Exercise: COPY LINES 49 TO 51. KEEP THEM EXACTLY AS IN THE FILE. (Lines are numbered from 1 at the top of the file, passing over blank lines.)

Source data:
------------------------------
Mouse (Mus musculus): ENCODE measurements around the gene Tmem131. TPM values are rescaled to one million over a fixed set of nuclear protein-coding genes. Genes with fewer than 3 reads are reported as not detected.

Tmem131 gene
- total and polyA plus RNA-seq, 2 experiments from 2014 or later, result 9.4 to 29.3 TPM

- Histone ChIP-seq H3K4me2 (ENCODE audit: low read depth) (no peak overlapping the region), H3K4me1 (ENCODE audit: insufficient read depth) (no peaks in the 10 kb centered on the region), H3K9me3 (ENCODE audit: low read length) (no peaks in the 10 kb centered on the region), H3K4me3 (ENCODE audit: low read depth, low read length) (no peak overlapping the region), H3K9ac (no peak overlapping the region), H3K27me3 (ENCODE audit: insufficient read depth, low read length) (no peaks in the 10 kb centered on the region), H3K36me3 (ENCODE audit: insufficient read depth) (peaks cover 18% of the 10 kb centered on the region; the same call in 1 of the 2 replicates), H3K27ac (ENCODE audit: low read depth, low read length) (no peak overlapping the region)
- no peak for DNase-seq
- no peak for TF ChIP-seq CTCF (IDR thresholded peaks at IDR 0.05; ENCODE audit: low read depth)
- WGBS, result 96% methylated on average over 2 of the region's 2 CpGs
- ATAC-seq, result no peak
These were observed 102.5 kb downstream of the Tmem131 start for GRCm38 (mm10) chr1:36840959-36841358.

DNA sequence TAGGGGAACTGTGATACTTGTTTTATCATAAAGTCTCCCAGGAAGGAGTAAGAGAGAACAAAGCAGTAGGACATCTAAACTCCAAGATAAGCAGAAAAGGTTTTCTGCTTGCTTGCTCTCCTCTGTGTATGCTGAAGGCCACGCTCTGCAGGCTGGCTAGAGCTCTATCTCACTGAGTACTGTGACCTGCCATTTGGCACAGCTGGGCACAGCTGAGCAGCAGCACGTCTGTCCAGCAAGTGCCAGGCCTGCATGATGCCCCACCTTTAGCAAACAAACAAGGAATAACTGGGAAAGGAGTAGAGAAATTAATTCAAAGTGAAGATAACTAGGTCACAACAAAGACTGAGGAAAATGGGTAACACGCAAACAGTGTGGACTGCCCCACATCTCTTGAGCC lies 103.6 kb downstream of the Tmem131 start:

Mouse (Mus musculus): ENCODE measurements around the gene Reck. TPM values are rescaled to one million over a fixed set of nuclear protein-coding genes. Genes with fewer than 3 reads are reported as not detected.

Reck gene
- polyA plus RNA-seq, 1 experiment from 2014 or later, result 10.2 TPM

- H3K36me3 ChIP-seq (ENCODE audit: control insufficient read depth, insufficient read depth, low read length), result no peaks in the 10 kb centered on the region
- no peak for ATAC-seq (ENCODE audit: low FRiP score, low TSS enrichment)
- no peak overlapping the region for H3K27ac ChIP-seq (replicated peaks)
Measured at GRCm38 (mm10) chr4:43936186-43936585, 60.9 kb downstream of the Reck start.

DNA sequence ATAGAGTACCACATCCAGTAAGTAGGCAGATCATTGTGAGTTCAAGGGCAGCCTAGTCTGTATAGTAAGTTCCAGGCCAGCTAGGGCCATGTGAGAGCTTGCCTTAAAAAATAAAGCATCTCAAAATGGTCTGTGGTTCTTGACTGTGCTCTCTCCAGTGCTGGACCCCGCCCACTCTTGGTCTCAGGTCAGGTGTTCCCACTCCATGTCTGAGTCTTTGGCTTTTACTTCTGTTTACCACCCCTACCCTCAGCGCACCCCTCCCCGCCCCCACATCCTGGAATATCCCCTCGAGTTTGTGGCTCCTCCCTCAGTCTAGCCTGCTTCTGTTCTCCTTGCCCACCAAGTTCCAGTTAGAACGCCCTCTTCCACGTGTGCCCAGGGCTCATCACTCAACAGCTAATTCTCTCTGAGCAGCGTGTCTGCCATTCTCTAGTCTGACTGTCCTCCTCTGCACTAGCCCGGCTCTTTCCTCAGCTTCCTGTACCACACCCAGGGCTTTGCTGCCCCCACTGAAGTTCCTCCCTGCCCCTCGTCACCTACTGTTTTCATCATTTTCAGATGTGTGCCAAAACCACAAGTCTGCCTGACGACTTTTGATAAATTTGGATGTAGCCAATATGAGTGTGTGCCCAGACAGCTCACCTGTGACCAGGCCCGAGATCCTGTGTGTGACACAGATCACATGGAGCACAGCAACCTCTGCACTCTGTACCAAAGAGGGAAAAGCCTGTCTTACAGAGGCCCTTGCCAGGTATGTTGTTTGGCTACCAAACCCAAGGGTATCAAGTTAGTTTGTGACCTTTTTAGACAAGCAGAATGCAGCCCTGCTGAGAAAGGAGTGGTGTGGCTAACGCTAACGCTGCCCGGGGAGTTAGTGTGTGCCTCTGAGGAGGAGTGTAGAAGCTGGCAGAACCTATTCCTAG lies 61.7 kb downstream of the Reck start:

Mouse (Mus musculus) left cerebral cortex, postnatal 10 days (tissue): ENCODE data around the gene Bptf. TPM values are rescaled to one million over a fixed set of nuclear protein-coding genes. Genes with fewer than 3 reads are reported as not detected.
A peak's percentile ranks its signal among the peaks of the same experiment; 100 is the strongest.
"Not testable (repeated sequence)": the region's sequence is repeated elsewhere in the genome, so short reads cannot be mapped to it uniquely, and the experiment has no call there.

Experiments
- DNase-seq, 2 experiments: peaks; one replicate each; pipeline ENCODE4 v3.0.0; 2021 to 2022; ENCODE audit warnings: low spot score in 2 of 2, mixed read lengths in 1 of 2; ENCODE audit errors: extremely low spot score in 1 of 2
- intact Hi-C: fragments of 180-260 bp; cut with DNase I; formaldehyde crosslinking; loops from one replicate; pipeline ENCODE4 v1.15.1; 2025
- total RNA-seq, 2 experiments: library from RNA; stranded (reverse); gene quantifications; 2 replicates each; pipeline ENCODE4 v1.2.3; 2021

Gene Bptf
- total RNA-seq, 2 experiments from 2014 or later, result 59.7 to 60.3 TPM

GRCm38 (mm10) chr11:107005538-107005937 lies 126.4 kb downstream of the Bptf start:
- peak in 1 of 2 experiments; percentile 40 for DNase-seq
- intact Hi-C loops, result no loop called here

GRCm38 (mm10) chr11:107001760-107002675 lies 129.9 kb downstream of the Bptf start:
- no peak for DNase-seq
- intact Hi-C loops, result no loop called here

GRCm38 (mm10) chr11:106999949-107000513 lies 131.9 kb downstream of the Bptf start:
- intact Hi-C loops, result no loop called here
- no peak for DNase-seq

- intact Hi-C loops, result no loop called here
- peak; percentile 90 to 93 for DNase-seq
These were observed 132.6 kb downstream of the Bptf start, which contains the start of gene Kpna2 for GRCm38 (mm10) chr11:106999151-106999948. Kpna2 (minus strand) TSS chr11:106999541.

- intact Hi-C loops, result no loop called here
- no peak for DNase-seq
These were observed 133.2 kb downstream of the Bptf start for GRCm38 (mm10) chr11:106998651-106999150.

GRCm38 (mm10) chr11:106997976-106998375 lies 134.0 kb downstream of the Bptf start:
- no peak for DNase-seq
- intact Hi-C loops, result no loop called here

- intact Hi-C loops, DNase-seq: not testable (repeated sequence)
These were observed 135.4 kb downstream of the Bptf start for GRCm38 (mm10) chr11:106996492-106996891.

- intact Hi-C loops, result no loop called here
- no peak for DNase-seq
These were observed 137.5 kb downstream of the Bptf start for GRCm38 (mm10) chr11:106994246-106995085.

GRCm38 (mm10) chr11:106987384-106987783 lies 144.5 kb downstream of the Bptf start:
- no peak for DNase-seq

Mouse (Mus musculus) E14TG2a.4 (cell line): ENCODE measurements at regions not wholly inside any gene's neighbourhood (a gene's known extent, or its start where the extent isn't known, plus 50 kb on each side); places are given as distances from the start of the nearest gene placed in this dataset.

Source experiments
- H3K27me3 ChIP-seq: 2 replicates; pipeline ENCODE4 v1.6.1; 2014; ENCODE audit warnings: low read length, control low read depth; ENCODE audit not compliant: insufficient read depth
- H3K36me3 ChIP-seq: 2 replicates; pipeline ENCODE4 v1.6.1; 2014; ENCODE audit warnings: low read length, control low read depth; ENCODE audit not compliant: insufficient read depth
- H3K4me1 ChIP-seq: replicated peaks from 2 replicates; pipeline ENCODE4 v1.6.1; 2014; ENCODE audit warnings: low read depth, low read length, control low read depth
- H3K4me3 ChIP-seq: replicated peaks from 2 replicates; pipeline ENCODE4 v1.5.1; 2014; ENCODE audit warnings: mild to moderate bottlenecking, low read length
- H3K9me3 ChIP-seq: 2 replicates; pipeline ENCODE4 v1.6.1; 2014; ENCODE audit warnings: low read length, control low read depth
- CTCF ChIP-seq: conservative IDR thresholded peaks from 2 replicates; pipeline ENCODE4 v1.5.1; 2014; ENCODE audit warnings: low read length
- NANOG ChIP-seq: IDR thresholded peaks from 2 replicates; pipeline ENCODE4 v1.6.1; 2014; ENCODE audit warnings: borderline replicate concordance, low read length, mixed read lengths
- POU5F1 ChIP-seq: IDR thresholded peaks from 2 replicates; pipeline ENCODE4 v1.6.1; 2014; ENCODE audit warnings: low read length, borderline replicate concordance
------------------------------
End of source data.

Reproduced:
- no peak for DNase-seq
These were observed 137.5 kb downstream of the Bptf start for GRCm38 (mm10) chr11:106994246-106995085.

GRCm38 (mm10) chr11:106987384-106987783 lies 144.5 kb downstream of the Bptf start: